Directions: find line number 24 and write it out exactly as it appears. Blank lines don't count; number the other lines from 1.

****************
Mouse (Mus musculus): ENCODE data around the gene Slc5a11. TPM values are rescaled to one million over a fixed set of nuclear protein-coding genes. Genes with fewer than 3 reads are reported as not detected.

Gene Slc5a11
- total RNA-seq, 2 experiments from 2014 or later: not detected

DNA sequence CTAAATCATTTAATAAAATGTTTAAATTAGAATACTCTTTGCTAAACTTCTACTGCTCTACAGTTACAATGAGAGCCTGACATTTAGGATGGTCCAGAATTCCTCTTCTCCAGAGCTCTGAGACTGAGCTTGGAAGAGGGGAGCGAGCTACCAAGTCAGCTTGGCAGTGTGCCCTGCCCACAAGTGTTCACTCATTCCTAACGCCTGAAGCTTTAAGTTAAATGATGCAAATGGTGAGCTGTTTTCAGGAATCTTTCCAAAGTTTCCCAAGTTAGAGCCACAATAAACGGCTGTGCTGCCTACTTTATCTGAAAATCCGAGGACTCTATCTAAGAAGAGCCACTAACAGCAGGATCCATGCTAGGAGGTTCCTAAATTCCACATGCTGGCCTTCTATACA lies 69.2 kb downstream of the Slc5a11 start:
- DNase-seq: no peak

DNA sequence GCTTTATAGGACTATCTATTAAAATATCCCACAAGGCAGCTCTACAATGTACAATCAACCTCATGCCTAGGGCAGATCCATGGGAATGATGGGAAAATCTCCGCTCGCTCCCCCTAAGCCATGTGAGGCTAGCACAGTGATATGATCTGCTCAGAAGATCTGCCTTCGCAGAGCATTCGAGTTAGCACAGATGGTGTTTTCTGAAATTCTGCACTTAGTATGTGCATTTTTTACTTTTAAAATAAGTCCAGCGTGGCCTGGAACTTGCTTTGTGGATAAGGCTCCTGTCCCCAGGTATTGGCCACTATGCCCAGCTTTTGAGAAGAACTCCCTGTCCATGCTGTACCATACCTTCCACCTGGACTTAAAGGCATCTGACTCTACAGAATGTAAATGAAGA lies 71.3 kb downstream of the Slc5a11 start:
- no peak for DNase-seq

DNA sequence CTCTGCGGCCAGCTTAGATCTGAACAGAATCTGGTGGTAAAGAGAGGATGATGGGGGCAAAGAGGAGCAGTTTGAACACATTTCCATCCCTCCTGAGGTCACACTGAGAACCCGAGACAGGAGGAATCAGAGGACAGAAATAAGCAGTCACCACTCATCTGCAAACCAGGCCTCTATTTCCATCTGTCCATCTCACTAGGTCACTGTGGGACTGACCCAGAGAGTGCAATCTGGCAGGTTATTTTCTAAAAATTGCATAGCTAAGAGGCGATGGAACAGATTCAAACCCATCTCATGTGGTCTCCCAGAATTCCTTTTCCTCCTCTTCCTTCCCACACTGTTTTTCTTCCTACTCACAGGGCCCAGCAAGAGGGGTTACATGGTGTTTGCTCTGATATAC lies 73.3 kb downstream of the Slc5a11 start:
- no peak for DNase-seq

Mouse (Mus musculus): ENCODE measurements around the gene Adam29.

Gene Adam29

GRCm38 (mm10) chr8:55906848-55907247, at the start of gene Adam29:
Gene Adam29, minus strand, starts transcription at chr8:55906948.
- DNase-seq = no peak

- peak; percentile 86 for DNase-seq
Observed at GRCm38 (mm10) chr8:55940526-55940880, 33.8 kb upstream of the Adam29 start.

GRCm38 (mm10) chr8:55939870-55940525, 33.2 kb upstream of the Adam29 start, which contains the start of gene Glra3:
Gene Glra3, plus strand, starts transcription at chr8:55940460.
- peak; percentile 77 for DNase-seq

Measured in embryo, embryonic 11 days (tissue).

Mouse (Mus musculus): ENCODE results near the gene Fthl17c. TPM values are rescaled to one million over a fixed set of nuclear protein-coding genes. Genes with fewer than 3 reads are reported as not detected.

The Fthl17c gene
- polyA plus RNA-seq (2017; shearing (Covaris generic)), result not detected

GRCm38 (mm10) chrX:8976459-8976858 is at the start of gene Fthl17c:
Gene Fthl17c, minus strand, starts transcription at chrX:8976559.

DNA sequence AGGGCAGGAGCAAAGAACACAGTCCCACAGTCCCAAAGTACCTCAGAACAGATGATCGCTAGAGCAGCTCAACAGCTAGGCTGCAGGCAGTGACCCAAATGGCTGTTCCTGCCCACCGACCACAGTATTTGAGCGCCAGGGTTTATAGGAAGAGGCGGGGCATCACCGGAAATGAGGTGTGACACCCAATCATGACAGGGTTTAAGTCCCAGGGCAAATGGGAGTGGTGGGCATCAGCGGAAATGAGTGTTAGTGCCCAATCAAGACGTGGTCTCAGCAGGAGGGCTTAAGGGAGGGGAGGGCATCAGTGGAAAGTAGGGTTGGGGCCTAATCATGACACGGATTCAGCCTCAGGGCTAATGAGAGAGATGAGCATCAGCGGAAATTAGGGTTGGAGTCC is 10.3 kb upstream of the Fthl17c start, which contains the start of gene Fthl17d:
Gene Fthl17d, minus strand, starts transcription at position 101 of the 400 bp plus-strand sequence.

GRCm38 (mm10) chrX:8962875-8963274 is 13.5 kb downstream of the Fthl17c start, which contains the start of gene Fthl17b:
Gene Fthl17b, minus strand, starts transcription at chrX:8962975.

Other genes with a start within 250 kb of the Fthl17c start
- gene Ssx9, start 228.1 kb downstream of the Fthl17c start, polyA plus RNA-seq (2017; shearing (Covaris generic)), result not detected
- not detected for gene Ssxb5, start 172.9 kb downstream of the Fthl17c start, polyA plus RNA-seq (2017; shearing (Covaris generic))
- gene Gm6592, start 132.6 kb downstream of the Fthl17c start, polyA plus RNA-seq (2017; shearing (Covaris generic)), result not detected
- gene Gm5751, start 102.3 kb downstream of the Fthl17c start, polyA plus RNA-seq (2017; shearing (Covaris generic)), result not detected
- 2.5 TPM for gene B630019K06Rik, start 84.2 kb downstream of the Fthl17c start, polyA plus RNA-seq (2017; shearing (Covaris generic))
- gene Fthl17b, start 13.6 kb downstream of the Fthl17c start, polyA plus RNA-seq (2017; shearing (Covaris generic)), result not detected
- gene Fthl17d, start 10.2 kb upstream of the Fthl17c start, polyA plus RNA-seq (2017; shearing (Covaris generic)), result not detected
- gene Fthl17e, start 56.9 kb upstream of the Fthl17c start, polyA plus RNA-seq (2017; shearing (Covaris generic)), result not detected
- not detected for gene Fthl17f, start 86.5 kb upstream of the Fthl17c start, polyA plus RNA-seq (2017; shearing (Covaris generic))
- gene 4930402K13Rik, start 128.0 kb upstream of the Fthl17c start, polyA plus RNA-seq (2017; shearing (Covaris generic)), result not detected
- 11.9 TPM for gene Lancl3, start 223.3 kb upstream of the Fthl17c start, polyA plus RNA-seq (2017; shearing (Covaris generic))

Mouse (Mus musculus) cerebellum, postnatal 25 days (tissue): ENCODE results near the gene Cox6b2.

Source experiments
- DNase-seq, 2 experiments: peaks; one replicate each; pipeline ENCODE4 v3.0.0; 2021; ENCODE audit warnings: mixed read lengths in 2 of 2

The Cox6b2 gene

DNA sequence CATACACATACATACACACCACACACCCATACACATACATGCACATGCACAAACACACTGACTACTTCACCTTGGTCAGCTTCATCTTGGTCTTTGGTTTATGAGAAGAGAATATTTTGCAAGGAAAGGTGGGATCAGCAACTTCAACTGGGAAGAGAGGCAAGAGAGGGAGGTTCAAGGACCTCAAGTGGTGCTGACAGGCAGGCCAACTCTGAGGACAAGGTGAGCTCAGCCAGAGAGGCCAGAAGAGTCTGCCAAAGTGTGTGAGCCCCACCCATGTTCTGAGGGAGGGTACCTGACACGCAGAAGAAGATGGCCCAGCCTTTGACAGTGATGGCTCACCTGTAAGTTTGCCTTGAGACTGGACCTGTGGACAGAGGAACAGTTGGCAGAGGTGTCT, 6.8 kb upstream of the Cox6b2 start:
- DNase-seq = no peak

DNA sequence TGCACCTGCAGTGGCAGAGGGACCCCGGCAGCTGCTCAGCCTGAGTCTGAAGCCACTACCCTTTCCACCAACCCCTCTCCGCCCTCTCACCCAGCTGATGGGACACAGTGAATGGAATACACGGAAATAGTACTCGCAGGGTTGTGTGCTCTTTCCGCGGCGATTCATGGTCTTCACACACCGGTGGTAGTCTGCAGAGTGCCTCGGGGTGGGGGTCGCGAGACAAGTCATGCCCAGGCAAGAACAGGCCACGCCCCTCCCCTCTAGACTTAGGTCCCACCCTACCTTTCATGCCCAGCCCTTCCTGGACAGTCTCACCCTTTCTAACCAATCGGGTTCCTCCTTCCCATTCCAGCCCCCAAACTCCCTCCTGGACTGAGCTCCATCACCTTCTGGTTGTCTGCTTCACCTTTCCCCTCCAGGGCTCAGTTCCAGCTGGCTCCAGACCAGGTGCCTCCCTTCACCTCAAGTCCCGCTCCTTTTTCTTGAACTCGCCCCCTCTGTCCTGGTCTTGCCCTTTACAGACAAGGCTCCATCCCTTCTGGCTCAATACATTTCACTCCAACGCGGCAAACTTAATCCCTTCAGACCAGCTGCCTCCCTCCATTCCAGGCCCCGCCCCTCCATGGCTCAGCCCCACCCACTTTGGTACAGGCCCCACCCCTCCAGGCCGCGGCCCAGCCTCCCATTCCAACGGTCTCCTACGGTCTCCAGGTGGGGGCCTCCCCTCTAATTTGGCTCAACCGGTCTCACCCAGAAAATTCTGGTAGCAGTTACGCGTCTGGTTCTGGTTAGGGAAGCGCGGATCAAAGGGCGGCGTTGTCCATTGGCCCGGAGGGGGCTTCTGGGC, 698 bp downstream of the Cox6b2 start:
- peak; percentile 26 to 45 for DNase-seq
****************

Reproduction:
GRCm38 (mm10) chrX:8976459-8976858 is at the start of gene Fthl17c: